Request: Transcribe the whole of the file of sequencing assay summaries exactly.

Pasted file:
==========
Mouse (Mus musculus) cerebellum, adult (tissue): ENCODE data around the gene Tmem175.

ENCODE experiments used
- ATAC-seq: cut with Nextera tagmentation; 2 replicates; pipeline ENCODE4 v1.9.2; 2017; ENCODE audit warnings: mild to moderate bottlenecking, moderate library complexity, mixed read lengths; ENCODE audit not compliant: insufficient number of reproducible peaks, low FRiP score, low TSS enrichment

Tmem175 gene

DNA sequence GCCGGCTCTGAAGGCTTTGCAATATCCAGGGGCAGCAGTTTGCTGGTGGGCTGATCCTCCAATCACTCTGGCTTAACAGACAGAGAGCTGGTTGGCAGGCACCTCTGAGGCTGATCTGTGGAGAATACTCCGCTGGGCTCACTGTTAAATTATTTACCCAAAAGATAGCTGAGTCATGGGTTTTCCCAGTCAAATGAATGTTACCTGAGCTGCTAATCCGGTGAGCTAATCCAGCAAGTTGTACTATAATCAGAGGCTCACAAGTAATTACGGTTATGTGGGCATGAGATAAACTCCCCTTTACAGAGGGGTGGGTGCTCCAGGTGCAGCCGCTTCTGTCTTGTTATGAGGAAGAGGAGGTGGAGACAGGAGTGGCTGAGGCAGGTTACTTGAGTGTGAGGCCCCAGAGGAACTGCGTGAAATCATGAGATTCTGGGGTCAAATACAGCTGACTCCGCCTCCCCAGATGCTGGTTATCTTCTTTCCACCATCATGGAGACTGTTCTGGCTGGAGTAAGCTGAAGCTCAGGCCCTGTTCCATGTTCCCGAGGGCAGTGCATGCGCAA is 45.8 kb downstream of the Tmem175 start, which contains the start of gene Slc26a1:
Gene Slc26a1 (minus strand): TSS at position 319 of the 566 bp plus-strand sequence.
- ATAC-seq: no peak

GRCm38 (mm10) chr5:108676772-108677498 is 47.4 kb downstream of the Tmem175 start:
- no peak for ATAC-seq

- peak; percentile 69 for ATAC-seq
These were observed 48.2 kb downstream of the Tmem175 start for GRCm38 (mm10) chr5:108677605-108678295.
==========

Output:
Mouse (Mus musculus) cerebellum, adult (tissue): ENCODE data around the gene Tmem175.

ENCODE experiments used
- ATAC-seq: cut with Nextera tagmentation; 2 replicates; pipeline ENCODE4 v1.9.2; 2017; ENCODE audit warnings: mild to moderate bottlenecking, moderate library complexity, mixed read lengths; ENCODE audit not compliant: insufficient number of reproducible peaks, low FRiP score, low TSS enrichment

Tmem175 gene

DNA sequence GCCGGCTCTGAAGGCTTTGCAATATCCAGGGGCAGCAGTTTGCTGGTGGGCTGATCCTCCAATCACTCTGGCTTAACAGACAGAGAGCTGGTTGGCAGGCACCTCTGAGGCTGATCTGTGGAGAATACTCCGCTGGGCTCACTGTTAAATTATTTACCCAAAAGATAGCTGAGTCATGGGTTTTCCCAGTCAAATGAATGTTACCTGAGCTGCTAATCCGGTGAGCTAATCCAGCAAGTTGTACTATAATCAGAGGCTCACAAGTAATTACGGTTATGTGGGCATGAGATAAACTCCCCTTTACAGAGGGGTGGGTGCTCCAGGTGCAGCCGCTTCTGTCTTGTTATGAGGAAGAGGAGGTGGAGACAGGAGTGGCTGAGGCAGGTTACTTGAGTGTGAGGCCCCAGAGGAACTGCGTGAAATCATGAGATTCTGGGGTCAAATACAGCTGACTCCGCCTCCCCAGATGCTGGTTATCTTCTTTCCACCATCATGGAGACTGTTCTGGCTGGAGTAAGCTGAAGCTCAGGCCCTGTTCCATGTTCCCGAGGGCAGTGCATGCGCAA is 45.8 kb downstream of the Tmem175 start, which contains the start of gene Slc26a1:
Gene Slc26a1 (minus strand): TSS at position 319 of the 566 bp plus-strand sequence.
- ATAC-seq: no peak

GRCm38 (mm10) chr5:108676772-108677498 is 47.4 kb downstream of the Tmem175 start:
- no peak for ATAC-seq

- peak; percentile 69 for ATAC-seq
These were observed 48.2 kb downstream of the Tmem175 start for GRCm38 (mm10) chr5:108677605-108678295.